News

Stanford Health Care CEO to step down

Amir Dan Rubin to join UnitedHealth Group

Amir Dan Rubin, the CEO and president of Stanford Health Care since 2011, will leave to join insurance giant UnitedHealth Group at the end of this year, Stanford officials announced Thursday morning.

Rubin will become executive vice president at UnitedHealth Group and its Optum organization.

His departure comes before Stanford Health Care's $2 billion construction of the new Stanford Hospital, which is expected to be completed in early 2018.

During his tenure, Stanford expanded its network of outpatient clinics and doctors' groups to make it a regional player in health care. The medical organization opened the Stanford Cancer Center South Bay in San Jose, and affiliations with ValleyCare hospitals in the East Bay. Stanford has also expanded into virtual care through online programs.

Rubin said in a statement that he has been honored to serve Stanford Health Care.

"It has been the privilege of a lifetime to work with such spectacular people dedicated to healing humanity, through science and compassion, one patient at a time," he said. "Words cannot express how incredible it has been to engage with colleagues and supporters who these past years have received Nobel prizes, achieved nursing Magnet status, and won numerous accolades."

At Minnesota-based UnitedHealth Group and its Optum subsidiary, Rubin will be joining one of the nation's largest insurance organizations. In 2014, the company managed $165 billion in health-care spending of its customers, and it provides insurance services to 29 million people in the United States, according to its U.S. Securities and Exchange Commission filings. The organization's plans cover services through 850,000 physicians and 6,100 hospitals nationwide.

"In my new role, I look forward to helping improve health and make the broader health care system work better for everyone in this nation and around the world," Rubin said.

Stanford Health Care Board of Directors has appointed a transition committee to start the search for a new leader and to work with the existing management team at Stanford Health Care toward a transition, the organization announced.

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Comments

15 people like this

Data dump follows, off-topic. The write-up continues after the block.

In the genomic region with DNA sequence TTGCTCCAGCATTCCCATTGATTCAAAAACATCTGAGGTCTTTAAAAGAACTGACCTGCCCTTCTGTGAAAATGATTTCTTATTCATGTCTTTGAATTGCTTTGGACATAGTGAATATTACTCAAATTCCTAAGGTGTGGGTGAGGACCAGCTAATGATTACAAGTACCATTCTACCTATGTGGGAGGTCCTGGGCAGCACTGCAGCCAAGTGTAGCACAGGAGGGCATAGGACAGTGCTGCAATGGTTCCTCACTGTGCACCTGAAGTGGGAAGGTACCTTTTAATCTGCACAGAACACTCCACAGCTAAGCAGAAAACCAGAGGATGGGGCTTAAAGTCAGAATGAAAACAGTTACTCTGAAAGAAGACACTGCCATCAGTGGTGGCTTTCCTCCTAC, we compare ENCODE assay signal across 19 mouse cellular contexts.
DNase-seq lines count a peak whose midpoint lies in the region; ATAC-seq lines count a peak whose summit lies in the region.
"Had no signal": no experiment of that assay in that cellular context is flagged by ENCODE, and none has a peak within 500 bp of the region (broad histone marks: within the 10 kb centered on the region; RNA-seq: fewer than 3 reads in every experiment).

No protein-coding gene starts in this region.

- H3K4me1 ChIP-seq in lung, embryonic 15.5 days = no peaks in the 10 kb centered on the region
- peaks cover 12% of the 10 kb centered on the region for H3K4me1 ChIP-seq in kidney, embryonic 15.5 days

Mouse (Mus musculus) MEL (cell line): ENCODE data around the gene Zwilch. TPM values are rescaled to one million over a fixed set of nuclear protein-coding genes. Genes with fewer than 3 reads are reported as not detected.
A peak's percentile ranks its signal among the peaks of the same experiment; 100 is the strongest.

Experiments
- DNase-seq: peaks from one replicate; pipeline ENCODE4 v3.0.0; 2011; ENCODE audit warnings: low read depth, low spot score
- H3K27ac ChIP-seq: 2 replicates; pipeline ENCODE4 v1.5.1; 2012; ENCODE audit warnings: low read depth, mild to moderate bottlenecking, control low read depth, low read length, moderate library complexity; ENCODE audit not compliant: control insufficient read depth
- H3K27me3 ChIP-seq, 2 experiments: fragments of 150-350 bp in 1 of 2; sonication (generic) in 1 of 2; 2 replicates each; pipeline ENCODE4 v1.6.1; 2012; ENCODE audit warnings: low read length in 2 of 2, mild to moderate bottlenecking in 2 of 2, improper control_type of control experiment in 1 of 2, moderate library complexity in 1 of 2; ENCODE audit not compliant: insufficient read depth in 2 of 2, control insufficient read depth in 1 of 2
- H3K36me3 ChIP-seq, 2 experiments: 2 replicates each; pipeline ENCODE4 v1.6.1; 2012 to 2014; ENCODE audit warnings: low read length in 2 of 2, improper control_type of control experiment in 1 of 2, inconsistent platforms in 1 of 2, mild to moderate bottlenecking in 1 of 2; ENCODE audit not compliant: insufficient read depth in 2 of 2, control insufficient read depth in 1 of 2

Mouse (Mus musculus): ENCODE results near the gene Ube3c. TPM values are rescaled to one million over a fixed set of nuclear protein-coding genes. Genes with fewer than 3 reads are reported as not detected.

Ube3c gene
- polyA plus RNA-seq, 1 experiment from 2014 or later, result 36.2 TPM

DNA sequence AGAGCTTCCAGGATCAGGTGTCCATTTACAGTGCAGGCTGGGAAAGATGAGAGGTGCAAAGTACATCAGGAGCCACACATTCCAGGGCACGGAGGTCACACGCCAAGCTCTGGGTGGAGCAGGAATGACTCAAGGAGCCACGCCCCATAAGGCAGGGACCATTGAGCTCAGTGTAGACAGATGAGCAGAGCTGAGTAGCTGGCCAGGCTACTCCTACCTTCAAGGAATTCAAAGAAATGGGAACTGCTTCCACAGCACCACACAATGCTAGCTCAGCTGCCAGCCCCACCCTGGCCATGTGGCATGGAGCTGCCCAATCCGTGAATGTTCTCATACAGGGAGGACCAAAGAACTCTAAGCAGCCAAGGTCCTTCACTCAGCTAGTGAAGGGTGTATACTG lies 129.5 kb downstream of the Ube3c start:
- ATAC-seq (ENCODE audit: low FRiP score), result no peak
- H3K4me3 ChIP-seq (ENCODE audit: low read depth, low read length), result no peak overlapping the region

Posted by Christina
a resident of Stanford
on Sep 24, 2015 at 3:00 pm

This is a tremendous gain for each and every UnitedHealth and Optum customer and provider around the world. Amir Dan Rubin is an extraordinarily visionary, compassionate, empathetic, and approachable leader. I am so grateful to have worked under his guidance and leadership for over 4 years at Stanford. Way to go UnitedHealth!


26 people like this
Posted by Good Riddance
a resident of Southgate
on Sep 24, 2015 at 3:41 pm

This man did a very poor job of running Stanford from a healthcare point-of-view. Patient care was at its nadir under his watch.

People in the know say that United Healthcare is one of the worst, perhaps the vet worst, insurer in the U.S. If you are a member. They are very, very, stingy, and I can't imagine them paying better than Stanford. [Portion removed.]


3 people like this
Posted by David
a resident of Stanford
on Sep 24, 2015 at 6:55 pm

I can not disagree more with the statement above by "Good Riddance". [Portion removed due to deletion of referenced comment.] Amir is a wonderful leader and I would work for him again without question. That said, I wish Amir all the best in his new position.


11 people like this
Posted by Good Riddance
a resident of Southgate
on Sep 24, 2015 at 8:16 pm

But, David, have you been a patient during Amir's tenure? I have, twice, and it was HORRID! [Portion removed.]


13 people like this
Posted by Former Patient
a resident of Stanford
on Sep 24, 2015 at 8:28 pm

If you look below the surface Stanford has dysfunctional management and has been successful in spite of itself. Like many large organizations, Stanford has become management top heavy and very bureaucratic. Nurses are giving great care but many experienced ones are leaving and feel unappreciated.


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